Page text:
Two naval construction ships assist refugees in the Mediterranean

Naval ships providing aid to refugees in the Mediterranean
Jan De Nul’s stabilization ship brings aboard 15 people who were found drifting in the Mediterranean Sea (Jan De Nul)

Posted on November 17, 2022 7:42 pm by

Maritime Executive

As the migrant crisis across the Mediterranean continues, more merchant ships encounter people at sea or are called upon to provide assistance. This week, two more merchant ships were involved as global humanitarian aid groups continue to call for a more comprehensive response.

Dutch construction and contracting company Van Oord has reported that it is the latest company to offer assistance at the authorities’ request. Cable receptacle Nexus (6,500 dwt) with a crew of 27 was crossing the Mediterranean on 16 November when the Rescue Coordination Center in Malta contacted her. They were asked to help a small boat loaded with refugees which was in danger due to bad weather.

“It is not known how many days the refugees, all men, were on the sea voyage,” Van Oord said in a report on the rescue. Their origin is also unknown, due to language barriers.

The Van Oord ship has been asked for assistance by the Maltese authorities (Van Oord)

The Nexus She was able to locate the small boat overnight between the 16th and 17th of November, and determined that there were 49 men on board. The company stated that all 49 refugees appeared to be in good health but were frail, and some had hypothermia. The Nexus crew provided them with food, warm drinks, and a safe position on deck.

In coordination with the Maltese Coast Guard, it was agreed that the cable-laying vessel would head to Malta. She reached the island late on the 17th of November with the plan to transfer the refugees to the Maltese Coast Guard.

Van Oord’s report came just days after Belgian engineering, construction and maintenance company Jan De Nul encountered refugees in the Mediterranean. The company’s offshore installation ship Simon Stephen (35,930 t) fell on a sailing boat drifting in the Mediterranean Sea on 10 November.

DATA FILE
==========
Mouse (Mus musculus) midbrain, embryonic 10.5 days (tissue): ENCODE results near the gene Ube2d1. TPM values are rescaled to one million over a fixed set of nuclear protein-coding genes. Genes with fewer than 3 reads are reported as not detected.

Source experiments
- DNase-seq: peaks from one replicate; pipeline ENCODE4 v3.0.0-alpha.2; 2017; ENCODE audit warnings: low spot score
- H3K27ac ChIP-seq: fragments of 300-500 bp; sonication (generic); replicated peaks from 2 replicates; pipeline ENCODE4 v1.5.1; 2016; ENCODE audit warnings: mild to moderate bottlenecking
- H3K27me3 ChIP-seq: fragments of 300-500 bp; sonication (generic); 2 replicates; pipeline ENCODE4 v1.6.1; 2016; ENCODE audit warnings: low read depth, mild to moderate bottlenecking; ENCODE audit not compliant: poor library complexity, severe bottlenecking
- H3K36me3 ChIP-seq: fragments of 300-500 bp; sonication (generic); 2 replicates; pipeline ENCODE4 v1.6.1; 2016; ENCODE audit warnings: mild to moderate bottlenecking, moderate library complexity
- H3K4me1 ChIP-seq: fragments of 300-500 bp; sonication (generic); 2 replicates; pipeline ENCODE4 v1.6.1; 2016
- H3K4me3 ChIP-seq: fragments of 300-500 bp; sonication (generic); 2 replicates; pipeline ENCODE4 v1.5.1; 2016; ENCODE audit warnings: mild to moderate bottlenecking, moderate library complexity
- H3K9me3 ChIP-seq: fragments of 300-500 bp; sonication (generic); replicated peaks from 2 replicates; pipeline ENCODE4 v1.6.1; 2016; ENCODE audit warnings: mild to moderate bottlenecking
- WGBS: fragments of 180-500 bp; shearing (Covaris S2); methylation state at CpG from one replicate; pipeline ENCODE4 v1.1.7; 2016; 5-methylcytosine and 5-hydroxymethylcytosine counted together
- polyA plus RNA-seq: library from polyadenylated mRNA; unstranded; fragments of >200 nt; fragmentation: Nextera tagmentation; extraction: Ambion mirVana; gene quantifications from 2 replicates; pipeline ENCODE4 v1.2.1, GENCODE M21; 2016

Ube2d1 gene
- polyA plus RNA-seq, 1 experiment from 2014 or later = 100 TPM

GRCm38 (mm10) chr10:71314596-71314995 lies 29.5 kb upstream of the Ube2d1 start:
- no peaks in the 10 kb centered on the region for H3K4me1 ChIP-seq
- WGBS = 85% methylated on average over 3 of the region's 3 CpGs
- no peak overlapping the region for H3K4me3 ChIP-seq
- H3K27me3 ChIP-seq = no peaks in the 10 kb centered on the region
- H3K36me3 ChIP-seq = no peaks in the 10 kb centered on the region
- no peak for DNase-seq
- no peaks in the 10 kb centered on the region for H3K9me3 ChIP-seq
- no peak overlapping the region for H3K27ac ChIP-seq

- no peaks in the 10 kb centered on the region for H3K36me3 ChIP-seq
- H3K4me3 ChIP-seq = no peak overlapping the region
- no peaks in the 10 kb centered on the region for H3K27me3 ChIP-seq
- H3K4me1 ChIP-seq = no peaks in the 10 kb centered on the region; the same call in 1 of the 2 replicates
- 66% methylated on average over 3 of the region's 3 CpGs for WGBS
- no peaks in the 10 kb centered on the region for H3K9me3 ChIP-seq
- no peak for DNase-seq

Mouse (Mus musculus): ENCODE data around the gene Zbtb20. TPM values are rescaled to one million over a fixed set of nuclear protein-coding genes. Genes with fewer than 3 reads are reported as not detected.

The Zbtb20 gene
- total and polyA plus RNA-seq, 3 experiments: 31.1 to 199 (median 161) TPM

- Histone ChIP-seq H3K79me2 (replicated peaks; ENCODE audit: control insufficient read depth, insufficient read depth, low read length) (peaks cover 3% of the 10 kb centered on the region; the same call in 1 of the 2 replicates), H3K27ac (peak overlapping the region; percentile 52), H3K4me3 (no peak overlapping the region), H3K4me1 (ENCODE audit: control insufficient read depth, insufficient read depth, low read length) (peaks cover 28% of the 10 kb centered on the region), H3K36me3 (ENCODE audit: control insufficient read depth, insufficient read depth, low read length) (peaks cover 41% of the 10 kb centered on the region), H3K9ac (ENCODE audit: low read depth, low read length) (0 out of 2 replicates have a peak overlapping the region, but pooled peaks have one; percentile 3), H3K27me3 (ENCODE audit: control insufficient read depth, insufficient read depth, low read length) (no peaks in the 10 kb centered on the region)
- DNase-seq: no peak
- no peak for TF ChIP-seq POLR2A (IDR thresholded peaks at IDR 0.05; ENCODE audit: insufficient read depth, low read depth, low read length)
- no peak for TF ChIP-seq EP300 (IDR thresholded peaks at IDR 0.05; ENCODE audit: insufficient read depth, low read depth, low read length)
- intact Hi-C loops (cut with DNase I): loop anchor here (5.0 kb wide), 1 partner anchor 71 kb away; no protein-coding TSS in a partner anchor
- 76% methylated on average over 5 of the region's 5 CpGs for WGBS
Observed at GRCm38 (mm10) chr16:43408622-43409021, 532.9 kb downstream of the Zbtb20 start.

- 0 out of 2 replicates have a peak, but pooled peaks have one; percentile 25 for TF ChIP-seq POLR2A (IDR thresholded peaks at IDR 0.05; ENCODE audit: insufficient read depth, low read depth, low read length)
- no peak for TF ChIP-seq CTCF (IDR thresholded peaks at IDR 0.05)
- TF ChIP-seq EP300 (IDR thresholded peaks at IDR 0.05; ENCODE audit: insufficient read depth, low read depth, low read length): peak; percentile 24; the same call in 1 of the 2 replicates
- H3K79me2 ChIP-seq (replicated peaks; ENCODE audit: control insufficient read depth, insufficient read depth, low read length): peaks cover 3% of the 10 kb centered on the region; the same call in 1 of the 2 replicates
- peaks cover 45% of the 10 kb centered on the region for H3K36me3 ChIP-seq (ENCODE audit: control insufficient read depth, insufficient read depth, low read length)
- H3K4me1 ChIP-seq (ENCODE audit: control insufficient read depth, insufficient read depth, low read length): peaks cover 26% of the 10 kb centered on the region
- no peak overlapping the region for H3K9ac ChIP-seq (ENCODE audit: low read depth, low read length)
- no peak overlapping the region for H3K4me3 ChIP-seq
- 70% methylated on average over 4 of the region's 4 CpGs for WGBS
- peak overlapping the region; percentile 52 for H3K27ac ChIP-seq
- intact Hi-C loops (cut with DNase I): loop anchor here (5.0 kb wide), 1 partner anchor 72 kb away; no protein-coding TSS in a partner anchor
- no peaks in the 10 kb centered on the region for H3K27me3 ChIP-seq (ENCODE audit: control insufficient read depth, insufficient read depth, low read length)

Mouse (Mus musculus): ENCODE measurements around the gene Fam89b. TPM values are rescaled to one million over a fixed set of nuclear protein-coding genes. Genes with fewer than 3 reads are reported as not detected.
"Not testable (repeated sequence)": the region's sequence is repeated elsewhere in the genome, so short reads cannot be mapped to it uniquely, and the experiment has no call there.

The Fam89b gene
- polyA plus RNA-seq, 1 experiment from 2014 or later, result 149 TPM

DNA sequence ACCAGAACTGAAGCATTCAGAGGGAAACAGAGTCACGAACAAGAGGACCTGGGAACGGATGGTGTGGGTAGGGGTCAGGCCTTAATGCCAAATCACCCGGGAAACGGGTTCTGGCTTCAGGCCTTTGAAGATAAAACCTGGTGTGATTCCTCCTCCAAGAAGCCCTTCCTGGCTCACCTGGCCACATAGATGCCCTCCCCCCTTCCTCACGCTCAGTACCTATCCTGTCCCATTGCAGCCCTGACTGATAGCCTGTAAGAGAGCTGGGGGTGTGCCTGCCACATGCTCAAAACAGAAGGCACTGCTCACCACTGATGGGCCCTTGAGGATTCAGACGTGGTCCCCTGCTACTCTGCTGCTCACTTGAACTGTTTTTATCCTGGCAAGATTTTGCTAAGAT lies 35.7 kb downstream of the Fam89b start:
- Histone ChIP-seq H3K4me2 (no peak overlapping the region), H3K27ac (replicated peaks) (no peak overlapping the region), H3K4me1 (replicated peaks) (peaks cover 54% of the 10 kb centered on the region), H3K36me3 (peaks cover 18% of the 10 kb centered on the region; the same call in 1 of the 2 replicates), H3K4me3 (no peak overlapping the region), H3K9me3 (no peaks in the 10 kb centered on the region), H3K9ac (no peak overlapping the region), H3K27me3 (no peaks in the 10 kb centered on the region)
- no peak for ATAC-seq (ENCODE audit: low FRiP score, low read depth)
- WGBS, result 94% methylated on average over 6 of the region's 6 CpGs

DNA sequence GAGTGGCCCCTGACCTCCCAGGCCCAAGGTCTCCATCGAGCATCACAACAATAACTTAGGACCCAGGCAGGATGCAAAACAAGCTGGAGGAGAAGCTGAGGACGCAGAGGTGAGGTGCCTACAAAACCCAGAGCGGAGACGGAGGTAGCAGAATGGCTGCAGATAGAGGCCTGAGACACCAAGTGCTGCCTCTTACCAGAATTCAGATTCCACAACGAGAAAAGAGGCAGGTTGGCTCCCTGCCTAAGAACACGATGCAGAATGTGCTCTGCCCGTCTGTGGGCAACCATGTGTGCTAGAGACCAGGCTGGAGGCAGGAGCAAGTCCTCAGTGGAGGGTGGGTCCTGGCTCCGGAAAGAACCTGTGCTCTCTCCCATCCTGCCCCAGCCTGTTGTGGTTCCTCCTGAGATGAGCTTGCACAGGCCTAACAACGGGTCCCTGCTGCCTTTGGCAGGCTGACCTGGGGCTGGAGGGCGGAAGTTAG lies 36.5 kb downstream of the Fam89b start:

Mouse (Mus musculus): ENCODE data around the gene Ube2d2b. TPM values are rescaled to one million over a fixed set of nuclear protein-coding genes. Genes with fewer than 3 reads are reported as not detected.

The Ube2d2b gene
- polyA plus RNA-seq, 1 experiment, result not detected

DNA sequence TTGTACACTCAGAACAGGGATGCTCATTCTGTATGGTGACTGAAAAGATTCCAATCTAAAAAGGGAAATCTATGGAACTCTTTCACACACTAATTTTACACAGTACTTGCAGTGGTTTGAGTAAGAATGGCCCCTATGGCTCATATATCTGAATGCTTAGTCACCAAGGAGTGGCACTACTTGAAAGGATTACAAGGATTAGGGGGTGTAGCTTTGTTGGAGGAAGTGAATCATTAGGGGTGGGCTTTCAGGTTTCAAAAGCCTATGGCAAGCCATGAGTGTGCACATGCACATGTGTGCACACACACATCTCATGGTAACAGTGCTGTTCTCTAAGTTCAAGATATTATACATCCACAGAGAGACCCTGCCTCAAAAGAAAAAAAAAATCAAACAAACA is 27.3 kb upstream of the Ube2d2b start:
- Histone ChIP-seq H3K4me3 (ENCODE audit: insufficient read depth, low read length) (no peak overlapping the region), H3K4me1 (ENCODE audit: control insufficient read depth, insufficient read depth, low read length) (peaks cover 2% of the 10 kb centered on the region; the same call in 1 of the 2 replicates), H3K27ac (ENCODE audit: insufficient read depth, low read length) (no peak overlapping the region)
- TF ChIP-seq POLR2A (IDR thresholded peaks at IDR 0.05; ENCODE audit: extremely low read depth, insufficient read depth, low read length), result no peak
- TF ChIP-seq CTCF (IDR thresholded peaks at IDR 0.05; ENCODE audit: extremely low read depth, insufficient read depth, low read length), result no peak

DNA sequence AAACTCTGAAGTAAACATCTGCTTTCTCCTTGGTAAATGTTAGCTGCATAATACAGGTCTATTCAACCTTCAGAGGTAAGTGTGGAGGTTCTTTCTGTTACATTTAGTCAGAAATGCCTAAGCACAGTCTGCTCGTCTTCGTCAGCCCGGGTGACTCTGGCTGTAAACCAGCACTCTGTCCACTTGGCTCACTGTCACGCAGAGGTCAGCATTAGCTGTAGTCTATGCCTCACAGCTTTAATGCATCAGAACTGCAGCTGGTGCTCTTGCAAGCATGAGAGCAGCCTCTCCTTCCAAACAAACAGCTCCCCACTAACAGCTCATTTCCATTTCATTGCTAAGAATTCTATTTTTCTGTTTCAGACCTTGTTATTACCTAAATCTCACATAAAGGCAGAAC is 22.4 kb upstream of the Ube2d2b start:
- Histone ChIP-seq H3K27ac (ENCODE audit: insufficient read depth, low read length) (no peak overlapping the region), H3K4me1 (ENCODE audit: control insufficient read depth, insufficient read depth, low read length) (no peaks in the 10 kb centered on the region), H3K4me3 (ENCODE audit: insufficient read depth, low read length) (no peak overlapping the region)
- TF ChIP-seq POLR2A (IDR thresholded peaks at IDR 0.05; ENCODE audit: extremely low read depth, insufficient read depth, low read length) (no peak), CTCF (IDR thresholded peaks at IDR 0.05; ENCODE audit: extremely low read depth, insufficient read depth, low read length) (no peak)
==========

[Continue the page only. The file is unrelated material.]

According to the company’s report, their crew spotted the dhow approximately 45 miles off the Algerian coast. They reported that there were eight men, two women and five children in the small boat that had been drifting for several days in the Mediterranean.

“The crew took the refugees aboard. All 15 were healthy, but weak and hypothermic. The crew gave them food, drinks, warm clothes, a bed and blankets to recover. They spent the night on the boat and were taken away by the Algerian coast guard on Friday morning.”

Simon Stevin takes on board 15 people found off Algeria (Jan De Nul)

The United Nations and NGOs operating in the Mediterranean have reported significant increases in the number of people attempting to cross the Mediterranean from Africa. They recently reported that as political climates change in Europe, they are facing more resistance to their efforts. Italy for example blocked An NGO’s effort to land male refugees at the beginning of November forced one ship to divert to France.

Under SOLAS regulations, ships are required to provide assistance and deliver individuals found in distress to a safe port. However, the lack of a comprehensive policy remains controversial including the role of flag states when assisting ships. In August 2020, the tanker Maersk Etienne found itself stuck in confrontation For 38 days after helping 27 migrants, they were rescued with no country agreeing to allow the ship to disembark the personnel.

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